The past couple weeks have been stressful. Lowest on the list was a Safari performance issue that came out of nowhere upon launching the new Clients section. In Chrome and Firefox, the Clients section is lightning fast. In Safari, however, the more clients in the list, the slower the interactions on the page. Tabbing fields and clicking buttons with a list of a few dozen clients would include a half-second delay—even if the interaction had nothing to do with the list.
While this continued to stump me throughout the workweek, the bigger stress on my shoulders was that my wife and I put an offer on a new home. Making the offer itself wasn’t stressful, but the week long scramble of interviewing lenders, gathering our finances, and imagining our life with much less money gave me a few sleepless nights. I actually had to take a day off of work because I knew I wouldn’t have the time to get everything together while still being able to focus on my actual job. Unfortunately (and fortunately) our offer fell through because another buyer beat us to it. I’m not upset, though. Because we don’t need to empty our bank accounts and sell all of my investments, our life continues as usual, in an apartment we still love, instead of taking an abrupt turn into homeownership in a place we only saw for 10 minutes—chained to a mortgage that would require us to always have a consistent income.
With the offer behind us, I returned to the Safari performance issue that was plaguing me. Initially, I chased a red herring in the form of Vue.js’s reactive data. I ended up there because interactions would fire just fine in their handlers, but the change of a reactive property would incur the delay. This was less about the reactive property and more about what’s happening between the interaction and the property changing—specifically, the layout calculation between frames. I did eventually up there, but only after several more rabbit holes.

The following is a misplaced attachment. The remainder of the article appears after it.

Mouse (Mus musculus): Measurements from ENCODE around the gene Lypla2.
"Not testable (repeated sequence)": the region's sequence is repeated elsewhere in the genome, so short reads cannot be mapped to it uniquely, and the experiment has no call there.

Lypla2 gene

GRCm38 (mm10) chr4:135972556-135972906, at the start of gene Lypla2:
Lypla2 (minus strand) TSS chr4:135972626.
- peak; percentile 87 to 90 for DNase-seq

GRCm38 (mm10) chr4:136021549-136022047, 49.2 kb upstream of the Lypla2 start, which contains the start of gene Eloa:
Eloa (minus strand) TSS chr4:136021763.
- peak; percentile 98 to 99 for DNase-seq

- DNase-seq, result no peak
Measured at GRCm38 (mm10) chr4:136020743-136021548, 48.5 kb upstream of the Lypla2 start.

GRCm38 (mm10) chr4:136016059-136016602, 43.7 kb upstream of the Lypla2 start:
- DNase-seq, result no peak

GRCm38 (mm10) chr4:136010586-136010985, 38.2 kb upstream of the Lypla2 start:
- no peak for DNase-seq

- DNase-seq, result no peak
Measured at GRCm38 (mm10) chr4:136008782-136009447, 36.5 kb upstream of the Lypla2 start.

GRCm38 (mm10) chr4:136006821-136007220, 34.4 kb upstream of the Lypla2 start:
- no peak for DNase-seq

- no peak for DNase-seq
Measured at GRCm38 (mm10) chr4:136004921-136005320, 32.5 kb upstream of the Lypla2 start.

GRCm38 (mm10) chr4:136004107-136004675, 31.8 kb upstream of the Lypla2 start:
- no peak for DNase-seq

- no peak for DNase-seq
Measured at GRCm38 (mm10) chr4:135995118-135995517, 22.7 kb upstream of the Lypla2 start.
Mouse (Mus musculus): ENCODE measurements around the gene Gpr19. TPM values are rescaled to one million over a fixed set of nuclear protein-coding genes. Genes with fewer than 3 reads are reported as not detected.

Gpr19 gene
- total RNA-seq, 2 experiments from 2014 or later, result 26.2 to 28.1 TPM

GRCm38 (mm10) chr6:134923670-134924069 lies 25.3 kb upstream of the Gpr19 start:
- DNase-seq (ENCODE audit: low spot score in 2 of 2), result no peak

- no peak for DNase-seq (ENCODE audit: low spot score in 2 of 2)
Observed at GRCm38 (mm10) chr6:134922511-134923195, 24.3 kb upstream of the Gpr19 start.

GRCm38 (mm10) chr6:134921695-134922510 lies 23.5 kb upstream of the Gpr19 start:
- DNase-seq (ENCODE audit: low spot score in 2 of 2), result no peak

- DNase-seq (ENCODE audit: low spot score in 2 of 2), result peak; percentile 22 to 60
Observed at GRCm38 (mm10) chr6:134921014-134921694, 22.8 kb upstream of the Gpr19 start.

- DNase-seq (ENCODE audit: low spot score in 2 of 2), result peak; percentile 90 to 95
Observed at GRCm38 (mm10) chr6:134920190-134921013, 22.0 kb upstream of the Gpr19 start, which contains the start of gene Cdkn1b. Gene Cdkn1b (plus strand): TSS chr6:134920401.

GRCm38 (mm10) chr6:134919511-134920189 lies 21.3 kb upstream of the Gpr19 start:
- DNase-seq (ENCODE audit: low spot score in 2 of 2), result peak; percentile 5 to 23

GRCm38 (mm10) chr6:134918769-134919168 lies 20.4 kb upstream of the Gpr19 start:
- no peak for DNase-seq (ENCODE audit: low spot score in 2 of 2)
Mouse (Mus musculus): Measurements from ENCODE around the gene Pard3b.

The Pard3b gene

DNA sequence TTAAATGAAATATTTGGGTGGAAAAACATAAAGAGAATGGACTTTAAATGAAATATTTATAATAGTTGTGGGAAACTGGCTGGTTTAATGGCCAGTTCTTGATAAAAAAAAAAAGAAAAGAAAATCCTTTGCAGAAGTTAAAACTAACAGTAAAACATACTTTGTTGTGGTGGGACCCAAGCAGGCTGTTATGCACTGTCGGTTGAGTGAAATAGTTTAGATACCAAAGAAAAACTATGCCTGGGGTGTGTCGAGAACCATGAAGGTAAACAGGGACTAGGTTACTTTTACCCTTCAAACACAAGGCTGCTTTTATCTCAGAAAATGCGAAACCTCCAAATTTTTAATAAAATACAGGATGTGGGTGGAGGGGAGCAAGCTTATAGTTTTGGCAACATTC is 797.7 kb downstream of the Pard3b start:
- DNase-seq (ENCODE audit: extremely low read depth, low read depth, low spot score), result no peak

My biggest hunch was that the deep composition of the list caused the delay, with each client list item being a component and each cell being its own component. I rebuilt the Clients section to be much flatter by extracting the client list item into the list itself and replacing fields with much lighter “grid cells”. To my dismay (but not really because not much surprises me after coding this long), the issue still existed. I thought for sure that the complexity of the list caused the delay, but it wasn’t until I removed the nested grid from the list that I understood the real problem. The issue wasn’t due to the depth of the components or the grid being a grid, but rather that the nested grid was calculating a layout with a height of 100%.
The new form grid components I built stretch vertically with a patterned background to fill the empty space. There are many ways to accomplish this, but the approach I went with sets the nested grid’s height to 100%. Unfortunately, this is an expensive calculation in Safari, but I didn’t realize it because I don’t spend much time in Safari, save for a once-over to make sure everything looks okay. As soon as I removed the 100% height, Safari became as lightning fast as the other browsers, but the nested grid no longer stretched to fill the empty space with the patterned background.
Now that I was able to pinpoint the culprit, I knew I could achieve the same visual I needed by simply moving the patterned background to the parent grid. I made the change, then verified all of the various grid layouts in Cushion. Everything looked as expected. More importantly, everything operated in a performant manner across all browsers. I was finally able close the book on this tiny, mysterious performance issue that caused so much additional stress amidst an already stressful time. While the good samaritan in me should take the time to create a repo with a reproducible example of this Safari bug and open a Webkit ticket, I think I just need a break from it.